Nobody should be under any illusions that a system that enforces some notion of ‘income equality’ would be genuinely egalitarian. It simply means that the state, as opposed to the market, has the authority to decide who are the superior people in the society. Income equalisation will not eliminate the distinctions between people in society but simply place the power to make such distinctions in the hands of the rulers. Even in Soviet Russia, there was always a distinction between the ruling classes and the majority of people; with the ruling classes having access to the best schools, best medical treatment and the like. There is no reason to believe that it would be any different in the Middle East. In fact, with many of these societies steeped in tribalism, there is every reason to suspect it may be far worse.
In any case, it is also unclear how ‘income equalisation’ can be achieved through Islamically-lawful means. Would the incoming Islamic government confiscate property from the rich and redistribute it to the poor? Would it legislate that a surgeon should be paid no more than a taxi driver? Or would it, as seems most likely, impose a progressive income tax on the citizens so as to aggressively confiscate the income of those who earn more? If so, then this could only done whilst ignoring the fact that the only legislated ‘tax’ on Muslims is the zakat: 2.5% off savings that a person has held for one year and which exceed the minimum needed for subsistence and excluding the tools of one’s occupation.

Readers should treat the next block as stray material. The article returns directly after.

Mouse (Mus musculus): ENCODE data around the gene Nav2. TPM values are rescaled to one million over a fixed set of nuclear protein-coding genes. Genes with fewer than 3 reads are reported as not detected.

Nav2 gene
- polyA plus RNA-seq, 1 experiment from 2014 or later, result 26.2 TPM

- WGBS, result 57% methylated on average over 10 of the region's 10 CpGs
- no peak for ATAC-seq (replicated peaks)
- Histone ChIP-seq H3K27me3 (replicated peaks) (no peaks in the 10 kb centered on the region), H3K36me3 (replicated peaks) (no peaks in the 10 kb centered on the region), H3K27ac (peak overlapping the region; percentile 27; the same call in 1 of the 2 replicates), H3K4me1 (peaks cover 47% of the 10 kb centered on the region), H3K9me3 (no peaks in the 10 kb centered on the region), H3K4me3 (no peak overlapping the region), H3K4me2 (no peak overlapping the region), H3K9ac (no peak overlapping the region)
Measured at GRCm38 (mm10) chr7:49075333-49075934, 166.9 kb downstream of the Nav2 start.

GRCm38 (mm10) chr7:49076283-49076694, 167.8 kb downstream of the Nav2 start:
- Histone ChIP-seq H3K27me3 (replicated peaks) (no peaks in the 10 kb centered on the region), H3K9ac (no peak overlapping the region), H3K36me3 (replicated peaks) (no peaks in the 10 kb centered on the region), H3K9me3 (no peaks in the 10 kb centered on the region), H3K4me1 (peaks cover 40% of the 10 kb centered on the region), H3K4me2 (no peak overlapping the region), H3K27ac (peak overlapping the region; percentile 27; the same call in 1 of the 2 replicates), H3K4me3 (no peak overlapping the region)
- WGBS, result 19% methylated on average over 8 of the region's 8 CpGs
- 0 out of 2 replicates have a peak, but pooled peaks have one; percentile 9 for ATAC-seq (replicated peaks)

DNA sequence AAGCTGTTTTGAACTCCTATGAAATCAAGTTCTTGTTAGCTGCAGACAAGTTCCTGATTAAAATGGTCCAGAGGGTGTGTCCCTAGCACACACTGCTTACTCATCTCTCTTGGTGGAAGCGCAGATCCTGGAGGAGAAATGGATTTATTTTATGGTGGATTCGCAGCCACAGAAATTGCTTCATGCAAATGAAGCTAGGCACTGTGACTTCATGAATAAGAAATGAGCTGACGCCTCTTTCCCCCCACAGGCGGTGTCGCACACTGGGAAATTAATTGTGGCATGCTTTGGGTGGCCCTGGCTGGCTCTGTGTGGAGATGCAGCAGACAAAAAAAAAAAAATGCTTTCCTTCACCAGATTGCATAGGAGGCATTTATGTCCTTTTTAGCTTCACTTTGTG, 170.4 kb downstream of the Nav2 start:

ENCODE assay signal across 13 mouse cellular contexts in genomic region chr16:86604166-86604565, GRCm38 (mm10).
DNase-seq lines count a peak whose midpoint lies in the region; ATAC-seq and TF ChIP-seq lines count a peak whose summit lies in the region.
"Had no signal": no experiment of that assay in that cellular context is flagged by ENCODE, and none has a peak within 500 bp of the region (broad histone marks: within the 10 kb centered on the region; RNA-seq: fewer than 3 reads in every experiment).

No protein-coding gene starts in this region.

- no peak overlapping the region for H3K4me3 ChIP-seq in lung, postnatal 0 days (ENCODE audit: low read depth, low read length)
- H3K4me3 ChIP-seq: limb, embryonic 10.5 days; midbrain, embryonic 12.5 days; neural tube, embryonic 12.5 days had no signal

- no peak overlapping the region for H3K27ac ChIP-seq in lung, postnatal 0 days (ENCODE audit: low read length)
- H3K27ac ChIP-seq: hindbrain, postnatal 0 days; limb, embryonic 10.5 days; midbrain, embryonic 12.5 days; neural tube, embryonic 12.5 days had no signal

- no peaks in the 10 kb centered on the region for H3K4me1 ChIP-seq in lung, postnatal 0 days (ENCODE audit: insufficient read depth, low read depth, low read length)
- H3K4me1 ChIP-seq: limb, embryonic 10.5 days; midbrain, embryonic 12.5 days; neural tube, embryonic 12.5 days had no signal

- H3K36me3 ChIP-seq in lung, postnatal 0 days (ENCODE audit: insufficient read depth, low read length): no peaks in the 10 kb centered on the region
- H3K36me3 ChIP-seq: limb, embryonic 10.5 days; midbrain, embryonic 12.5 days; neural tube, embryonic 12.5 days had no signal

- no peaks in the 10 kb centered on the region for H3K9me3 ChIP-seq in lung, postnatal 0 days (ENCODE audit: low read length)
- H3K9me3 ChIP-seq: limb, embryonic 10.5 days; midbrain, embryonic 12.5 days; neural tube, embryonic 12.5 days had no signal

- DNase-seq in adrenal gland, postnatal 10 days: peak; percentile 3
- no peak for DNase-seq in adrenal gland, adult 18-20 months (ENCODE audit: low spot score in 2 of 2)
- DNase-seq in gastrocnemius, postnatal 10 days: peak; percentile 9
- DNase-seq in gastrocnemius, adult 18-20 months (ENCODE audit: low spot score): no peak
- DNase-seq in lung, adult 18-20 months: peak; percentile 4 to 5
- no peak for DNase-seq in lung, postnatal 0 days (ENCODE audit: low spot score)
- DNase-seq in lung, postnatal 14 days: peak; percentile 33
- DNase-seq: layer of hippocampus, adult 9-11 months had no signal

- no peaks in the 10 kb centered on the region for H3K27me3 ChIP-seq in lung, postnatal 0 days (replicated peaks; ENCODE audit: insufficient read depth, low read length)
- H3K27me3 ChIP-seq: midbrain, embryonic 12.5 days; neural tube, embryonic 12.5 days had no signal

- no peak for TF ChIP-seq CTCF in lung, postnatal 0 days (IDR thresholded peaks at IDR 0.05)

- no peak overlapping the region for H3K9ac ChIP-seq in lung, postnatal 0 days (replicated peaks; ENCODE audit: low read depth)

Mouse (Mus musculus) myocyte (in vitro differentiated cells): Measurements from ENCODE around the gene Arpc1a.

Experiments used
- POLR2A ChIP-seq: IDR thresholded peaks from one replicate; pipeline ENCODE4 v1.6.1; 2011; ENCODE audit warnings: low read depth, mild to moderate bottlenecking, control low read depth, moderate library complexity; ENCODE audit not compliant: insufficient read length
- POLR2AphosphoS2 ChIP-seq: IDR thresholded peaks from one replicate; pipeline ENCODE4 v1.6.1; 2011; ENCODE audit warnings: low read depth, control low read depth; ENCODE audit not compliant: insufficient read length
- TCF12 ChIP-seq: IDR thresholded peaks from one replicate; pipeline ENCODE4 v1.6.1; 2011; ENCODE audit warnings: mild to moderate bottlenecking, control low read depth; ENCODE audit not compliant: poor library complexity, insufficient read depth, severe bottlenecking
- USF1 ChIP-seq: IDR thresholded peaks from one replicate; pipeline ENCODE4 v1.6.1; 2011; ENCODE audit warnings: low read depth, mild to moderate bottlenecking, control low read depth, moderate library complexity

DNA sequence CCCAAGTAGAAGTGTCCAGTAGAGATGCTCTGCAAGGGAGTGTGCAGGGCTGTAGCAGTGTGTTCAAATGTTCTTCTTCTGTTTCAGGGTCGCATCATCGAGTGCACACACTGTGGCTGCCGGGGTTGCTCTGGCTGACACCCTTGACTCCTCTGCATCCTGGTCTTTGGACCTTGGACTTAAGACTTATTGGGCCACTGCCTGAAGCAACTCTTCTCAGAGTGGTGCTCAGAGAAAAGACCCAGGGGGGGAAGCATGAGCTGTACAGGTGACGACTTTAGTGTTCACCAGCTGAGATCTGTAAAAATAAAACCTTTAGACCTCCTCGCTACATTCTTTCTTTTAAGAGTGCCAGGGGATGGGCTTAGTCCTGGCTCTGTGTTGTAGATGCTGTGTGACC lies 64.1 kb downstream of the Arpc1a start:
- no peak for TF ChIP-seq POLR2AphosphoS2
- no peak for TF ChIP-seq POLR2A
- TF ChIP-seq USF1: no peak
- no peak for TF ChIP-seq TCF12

The idea that increasing government ownership of businesses is somehow a good thing and part of the ‘Islamic agenda’ is equally misguided. There seems to be no evidence that the Prophet Muhammad advocated the nationalisation of private industry but contrary evidence that he was opposed to the state interfering in the market — of which government engaging directly in trade is an extreme example. The reasons for why the state should refrain from engaging in commerce were powerfully articulated by some of the early Islamic scholars of economics who warned that when the state enters the private sphere there is a tendency for corruption and monopoly to occur, and for there to be little incentive for private enterprise.
Indeed, many of the economic and social problems in the Muslim world are exactly because of the very proscription that these groups are advocating: the involvement of the state in commerce. It is not uncommon for presidents, kings and princes to be engaged in trade; using their positions and the position of their family members to unfair advantage. At its most benign, this manifests itself in the petty corruption where businesses acquire ‘connected’ silent partners from the ruling classes so as to further their commercial aspirations; and, at its most extreme, this manifests itself in the blatant perversion of property rights where property is confiscated by the rulers with no recourse available to the victims.
It has often been said by opponents of Islam that Islam is the new communism; but if this report is any indication, for some so-called Islamists, communism is the new Islam.